Wall Township EA scores major legal win in superintendent contract case

Superior Court orders board of education to take a new vote on Dyer’s contract

The Superior Court of New Jersey, Appellate Division, has ruled that the Wall Township Board of Education failed to comply with the state’s public notice and public hearing requirement when it replaced Wall Township Superintendent Cheryl Dyer’s unexpired contract with a new one that increased her salary and extended her contract.

With less than a week’s notice given to board members, the contentious vote passed 5-1 with three members unable to vote due to conflicts. Dyer, who had previously agreed to a five-year contract extension, modified the agreement to a three-year agreement on the day of the board meeting, sensing that she would have difficulty getting the five-year deal passed.

Within a month of the board meeting, members of the Wall Township Education Association (WTEA) filed an appeal with New Jersey Commissioner of Education Lamont Repollet, asking that the commissioner rescind the board’s decision. WTEA argued that the board had violated state law by not providing the mandated notice to the community.

“My colleagues and I work hard to advocate for our students and staff,” said WTEA President Gail Maher. “Taxpayers need to trust that elected officials are being open and transparent with how they govern. We believed that community members deserved to have their voices heard, and that the law had to be respected. That’s why my colleagues Eugene DeLutio, Kathleen Sayers, Robert Leach II, Jaimielynn Campbell, Kristy Ansbach and I pursued this case with the assistance of NJEA Field Representative Ron Villano, and with the full support and resources of the NJEA.”

“NJEA worked with the local association to identify the right attorney for this case, and to provide the support the association needed to see it through to the end,” said Villano. “This is what our members pay dues for: to ensure that their voices are heard, their rights are upheld, and our students are always the priority.”

New Jersey state law requires that boards of education must provide the community with 30 days’ notice before taking any actions to “renegotiate, extend, amend or otherwise alter” the terms of a superintendent’s contract.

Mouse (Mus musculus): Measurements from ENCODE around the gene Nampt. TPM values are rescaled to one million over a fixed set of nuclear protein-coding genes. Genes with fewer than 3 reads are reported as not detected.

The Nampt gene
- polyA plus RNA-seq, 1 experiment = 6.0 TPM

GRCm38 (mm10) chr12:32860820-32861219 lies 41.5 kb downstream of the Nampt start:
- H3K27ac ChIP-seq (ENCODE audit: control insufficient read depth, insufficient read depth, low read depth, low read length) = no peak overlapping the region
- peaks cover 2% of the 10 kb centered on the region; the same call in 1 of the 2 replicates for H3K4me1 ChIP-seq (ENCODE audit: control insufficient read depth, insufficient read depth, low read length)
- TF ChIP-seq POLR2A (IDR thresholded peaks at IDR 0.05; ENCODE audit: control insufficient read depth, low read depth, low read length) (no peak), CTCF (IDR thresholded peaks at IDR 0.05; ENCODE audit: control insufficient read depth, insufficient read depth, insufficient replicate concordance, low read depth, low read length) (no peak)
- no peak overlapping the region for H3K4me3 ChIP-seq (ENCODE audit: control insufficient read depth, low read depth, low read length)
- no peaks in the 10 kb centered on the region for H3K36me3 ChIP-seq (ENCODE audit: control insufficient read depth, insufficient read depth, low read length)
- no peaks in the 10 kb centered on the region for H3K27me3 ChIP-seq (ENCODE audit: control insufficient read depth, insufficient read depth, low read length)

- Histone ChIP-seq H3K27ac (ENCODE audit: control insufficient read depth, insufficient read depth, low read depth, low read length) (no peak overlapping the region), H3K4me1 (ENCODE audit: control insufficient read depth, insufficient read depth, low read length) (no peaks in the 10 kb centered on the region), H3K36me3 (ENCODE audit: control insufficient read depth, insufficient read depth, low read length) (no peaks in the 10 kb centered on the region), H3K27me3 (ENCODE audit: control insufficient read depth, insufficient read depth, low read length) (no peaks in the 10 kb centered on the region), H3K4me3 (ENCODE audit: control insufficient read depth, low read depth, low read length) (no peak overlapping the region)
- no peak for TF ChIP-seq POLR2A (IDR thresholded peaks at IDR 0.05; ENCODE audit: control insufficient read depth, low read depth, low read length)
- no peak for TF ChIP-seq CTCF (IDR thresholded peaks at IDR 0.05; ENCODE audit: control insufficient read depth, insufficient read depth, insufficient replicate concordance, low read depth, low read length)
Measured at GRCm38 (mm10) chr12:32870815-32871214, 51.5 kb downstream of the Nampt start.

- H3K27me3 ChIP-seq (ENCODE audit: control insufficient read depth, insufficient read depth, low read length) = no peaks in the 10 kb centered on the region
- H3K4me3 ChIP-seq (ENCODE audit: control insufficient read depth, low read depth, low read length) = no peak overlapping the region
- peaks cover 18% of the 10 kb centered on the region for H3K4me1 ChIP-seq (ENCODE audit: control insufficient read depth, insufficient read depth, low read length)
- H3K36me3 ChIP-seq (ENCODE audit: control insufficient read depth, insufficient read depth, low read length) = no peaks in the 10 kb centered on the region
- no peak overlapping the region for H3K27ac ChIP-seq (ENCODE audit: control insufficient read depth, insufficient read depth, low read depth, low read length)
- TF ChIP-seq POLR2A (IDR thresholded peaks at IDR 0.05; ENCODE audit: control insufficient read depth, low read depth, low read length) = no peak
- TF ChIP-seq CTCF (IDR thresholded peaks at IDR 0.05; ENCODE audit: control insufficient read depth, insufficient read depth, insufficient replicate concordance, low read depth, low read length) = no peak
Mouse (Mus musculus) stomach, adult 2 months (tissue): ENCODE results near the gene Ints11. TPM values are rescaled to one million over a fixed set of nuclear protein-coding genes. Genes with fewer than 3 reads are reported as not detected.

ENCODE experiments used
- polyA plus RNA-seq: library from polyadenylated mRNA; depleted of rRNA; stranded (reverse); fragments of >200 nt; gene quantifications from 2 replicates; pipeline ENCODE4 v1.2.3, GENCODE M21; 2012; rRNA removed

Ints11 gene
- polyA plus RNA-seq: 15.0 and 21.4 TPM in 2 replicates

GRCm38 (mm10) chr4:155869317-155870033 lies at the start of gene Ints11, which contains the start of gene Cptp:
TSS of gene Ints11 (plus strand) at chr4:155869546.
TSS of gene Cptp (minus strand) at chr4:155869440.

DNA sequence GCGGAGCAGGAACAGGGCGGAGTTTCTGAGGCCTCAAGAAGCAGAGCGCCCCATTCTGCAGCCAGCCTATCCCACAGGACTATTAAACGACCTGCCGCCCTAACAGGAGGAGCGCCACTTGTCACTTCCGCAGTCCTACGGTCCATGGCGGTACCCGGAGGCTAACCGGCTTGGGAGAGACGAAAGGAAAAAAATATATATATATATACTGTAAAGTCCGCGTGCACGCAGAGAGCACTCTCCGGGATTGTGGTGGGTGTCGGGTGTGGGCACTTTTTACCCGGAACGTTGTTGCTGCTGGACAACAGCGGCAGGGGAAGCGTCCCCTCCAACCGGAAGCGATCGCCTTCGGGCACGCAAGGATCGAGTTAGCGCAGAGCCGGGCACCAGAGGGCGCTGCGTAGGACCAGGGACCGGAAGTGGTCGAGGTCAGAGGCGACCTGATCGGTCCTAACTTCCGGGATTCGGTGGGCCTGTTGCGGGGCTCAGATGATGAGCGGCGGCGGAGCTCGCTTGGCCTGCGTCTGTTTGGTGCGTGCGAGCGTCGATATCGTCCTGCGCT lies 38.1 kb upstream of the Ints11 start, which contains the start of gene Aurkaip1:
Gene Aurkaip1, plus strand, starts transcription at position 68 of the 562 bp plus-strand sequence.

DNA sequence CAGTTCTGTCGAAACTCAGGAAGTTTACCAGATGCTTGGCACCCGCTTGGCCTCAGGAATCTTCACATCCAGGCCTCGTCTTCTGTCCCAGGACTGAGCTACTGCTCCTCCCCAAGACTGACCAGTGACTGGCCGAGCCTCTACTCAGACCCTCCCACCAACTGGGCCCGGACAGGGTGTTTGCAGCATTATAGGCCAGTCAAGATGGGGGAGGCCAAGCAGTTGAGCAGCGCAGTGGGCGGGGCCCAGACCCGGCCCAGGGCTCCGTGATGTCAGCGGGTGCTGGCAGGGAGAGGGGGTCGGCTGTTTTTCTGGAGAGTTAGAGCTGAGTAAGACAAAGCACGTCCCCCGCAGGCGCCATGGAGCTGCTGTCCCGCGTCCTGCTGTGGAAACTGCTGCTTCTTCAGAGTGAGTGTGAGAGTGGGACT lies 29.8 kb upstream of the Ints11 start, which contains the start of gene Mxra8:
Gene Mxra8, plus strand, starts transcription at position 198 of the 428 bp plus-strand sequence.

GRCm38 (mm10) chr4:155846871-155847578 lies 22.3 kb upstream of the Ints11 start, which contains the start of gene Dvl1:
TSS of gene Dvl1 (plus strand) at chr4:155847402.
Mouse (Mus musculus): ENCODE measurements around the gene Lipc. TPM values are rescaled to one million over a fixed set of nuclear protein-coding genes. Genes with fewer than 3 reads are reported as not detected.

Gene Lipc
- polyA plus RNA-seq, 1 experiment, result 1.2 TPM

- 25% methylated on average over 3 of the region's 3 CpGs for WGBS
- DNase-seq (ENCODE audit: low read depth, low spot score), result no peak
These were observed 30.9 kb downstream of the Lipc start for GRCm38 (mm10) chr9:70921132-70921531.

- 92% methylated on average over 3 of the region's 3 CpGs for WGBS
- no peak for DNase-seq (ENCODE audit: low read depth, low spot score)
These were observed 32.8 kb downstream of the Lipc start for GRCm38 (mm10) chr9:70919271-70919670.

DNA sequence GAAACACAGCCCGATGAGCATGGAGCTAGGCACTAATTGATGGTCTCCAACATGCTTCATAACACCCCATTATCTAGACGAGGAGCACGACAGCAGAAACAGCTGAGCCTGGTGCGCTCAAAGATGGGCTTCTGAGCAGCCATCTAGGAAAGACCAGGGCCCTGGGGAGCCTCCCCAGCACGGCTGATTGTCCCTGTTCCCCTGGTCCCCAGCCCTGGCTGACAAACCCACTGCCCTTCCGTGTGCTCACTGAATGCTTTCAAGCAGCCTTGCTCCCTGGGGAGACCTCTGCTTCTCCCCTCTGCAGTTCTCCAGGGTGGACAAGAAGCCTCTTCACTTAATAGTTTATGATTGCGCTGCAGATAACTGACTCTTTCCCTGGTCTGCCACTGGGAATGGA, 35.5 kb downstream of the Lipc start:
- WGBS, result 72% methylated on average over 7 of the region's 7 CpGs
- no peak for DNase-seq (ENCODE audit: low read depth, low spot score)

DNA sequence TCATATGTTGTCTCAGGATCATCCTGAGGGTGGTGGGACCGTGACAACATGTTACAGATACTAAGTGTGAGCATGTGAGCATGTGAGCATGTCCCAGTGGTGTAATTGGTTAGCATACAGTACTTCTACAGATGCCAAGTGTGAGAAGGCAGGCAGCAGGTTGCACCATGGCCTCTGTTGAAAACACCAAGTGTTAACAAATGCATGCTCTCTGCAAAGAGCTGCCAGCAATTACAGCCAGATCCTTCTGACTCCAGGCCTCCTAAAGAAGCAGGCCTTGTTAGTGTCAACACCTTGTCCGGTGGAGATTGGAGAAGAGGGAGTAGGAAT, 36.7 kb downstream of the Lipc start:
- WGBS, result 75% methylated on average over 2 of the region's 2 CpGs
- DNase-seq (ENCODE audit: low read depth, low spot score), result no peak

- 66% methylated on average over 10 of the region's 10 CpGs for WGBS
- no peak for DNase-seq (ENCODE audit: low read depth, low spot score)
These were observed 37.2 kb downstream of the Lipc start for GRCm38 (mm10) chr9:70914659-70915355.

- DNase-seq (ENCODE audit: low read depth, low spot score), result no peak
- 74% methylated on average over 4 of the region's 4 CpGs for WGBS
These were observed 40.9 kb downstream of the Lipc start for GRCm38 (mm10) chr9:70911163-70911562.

Commissioner Repollet transferred the case to the Office of Administrative Law and an Administrative Law Judge (ALJ) recommended that the WTEA’s petition be dismissed, upholding the board’s vote. The commissioner adopted the ALJ’s recommendation.

However, the WTEA pursued further legal action and, with the expertise of NJEA network attorneys Zazzali, Fagella, Nowak, Kleinbaum and Friedman, brought the case before the appellate court.

On March 14, the court ruled that “the Commissioner misinterpreted N.J.S.A. 18A:11-11 under the circumstances of the case” and directed the board to vote on a new employment contract covering Dyer’s employment from Nov. 19, 2017 to June 30, 2020, in accordance with the law.

“We are pleased that the Court overturned the original decision,” said Maher, “And we look forward to the opportunity to have stakeholders’ voices heard through the public hearing process. As always, our goal is to ensure that decisions are made that put the best interest of Wall Township’s students first.”


NJ Statute on superintendent contracts

Other New Jersey boards of education have illegally extended a superintendent’s contract without prior notice to the community, and without providing them with an opportunity to speak to that issue. The statute (N.J.S.A. 18A 11-11) that mandates boards of education inform the community and provide a public forum for their feedback reads:

“A board of education shall not renegotiate, extend, amend, or otherwise alter the terms of a contract with a superintendent of schools… unless notice is provided to the public at least 30 days prior to the scheduled action by the board. The board shall also hold a public hearing and shall not take any action on the matter until the hearing has been held. The board shall provide the public with at least 10 days’ notice of the public hearing.”

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